Removed my answer in favor of this. –  Radu Jun 13 '12 at 20:06
    
These these now using real data. One thing I forgot to mention is that if the snapShot contains data missing from the current (live) data, then I don't want to see those values in the changeList. For example, my shapShot data model includes an empty object called 'businessUnitProperties: {}' This might be a key/value pair. If the live data doesn't have this member, then changes shouldn't return it either. –  Armchair Bronco Jun 13 '12 at 20:09
    
One possible issue with this could stem from the use of typeof which is notoriously unreliable. As long as you're aware of the caveats you should be fine though. –  Radu Jun 13 '12 at 20:12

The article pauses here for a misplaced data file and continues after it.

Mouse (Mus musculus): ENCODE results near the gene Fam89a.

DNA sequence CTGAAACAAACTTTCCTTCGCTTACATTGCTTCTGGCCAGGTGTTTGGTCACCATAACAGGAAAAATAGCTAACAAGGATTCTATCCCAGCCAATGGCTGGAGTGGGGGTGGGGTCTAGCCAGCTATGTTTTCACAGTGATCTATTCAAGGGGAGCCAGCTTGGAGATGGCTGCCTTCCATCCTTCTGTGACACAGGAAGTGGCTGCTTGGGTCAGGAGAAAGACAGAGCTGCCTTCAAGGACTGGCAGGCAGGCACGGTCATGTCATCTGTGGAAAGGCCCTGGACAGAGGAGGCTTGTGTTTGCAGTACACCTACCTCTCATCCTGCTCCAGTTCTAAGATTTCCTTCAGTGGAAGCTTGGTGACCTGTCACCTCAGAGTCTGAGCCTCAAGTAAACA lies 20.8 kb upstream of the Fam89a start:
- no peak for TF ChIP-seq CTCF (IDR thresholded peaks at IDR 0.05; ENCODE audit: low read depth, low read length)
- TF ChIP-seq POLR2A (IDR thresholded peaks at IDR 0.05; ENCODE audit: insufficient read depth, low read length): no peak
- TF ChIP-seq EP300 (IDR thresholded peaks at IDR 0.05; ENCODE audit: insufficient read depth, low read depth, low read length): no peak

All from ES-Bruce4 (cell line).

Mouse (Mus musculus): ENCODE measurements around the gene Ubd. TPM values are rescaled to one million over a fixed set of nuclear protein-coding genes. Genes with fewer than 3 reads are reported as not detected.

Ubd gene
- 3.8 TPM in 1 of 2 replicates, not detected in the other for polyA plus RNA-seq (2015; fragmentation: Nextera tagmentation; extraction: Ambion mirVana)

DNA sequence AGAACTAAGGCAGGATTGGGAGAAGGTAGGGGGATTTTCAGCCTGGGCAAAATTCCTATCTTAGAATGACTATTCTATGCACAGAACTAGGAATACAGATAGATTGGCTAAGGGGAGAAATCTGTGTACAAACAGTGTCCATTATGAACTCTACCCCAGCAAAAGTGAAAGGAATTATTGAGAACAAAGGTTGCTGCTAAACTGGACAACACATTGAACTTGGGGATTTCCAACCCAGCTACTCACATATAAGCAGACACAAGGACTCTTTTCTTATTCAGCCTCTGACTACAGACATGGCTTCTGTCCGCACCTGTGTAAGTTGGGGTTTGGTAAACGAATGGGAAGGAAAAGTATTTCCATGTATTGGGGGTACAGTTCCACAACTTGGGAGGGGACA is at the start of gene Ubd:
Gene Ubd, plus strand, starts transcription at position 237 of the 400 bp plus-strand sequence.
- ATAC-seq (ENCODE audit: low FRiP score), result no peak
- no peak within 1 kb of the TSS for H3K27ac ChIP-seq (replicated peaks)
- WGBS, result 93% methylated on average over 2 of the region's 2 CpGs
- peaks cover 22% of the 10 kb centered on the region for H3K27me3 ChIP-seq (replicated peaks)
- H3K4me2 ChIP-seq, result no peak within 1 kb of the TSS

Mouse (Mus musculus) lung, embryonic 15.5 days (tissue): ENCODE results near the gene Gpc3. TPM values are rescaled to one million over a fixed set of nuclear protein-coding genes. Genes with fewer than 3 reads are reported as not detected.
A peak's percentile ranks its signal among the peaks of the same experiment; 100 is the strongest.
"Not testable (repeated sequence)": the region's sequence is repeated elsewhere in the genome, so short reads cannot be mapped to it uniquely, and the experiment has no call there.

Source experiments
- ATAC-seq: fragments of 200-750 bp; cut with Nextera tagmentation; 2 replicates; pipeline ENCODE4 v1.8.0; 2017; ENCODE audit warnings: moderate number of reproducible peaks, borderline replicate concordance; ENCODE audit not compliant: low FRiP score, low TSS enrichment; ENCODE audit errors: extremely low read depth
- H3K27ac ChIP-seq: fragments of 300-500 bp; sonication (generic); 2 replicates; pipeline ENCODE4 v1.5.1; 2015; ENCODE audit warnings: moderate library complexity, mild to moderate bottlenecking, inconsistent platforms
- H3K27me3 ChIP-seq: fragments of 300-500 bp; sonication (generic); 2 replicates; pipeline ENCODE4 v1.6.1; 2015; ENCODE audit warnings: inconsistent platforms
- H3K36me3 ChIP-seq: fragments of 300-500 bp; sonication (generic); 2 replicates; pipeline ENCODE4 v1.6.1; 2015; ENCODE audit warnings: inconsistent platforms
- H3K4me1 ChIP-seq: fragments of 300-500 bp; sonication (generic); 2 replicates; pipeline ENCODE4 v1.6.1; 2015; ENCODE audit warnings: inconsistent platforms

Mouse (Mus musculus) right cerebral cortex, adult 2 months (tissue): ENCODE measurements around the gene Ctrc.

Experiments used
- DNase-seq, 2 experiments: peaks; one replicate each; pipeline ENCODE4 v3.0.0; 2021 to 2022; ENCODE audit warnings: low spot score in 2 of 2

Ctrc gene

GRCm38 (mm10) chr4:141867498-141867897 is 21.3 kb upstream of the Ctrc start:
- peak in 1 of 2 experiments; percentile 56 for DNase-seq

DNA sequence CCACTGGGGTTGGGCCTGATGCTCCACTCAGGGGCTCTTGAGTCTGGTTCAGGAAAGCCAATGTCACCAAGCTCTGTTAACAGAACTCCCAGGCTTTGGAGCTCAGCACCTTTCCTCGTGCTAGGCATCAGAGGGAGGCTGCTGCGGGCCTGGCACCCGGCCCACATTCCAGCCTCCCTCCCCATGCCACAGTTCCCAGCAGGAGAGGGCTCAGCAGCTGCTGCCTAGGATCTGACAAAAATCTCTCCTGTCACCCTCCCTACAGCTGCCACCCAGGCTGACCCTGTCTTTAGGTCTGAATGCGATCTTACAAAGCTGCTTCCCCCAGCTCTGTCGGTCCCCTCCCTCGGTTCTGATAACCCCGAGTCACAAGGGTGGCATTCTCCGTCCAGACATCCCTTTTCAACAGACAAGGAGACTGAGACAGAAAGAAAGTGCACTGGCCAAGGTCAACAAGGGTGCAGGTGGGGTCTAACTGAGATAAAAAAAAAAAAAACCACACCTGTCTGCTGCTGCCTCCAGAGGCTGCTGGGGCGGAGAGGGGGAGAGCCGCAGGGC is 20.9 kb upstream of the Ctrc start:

For typeof() issues, I'll use the _.underscore wrapper _.isObject(). However, so far so good. –  Armchair Bronco Jun 13 '12 at 20:16
1  
Yes, of course. Could you add one to your example in the question, so that I can see how you would want changes to them? The simple method would be treating them like primitive values, just add && !Array.isArray(now[prop]) after the typeof now[prop] == "object"... –  Bergi Jun 13 '12 at 23:40

Posting my own answer so folks can see the final implementation that also works with arrays. In the code below, "um" is my namespace, and I'm also using the _.isArray() and _.isObject methods from Underscore.js.

The code that looks for "_KO" is used to skip past Knockout.js members that are present in the object.

// This function compares 'now' to 'prev' and returns a new JavaScript object that contains only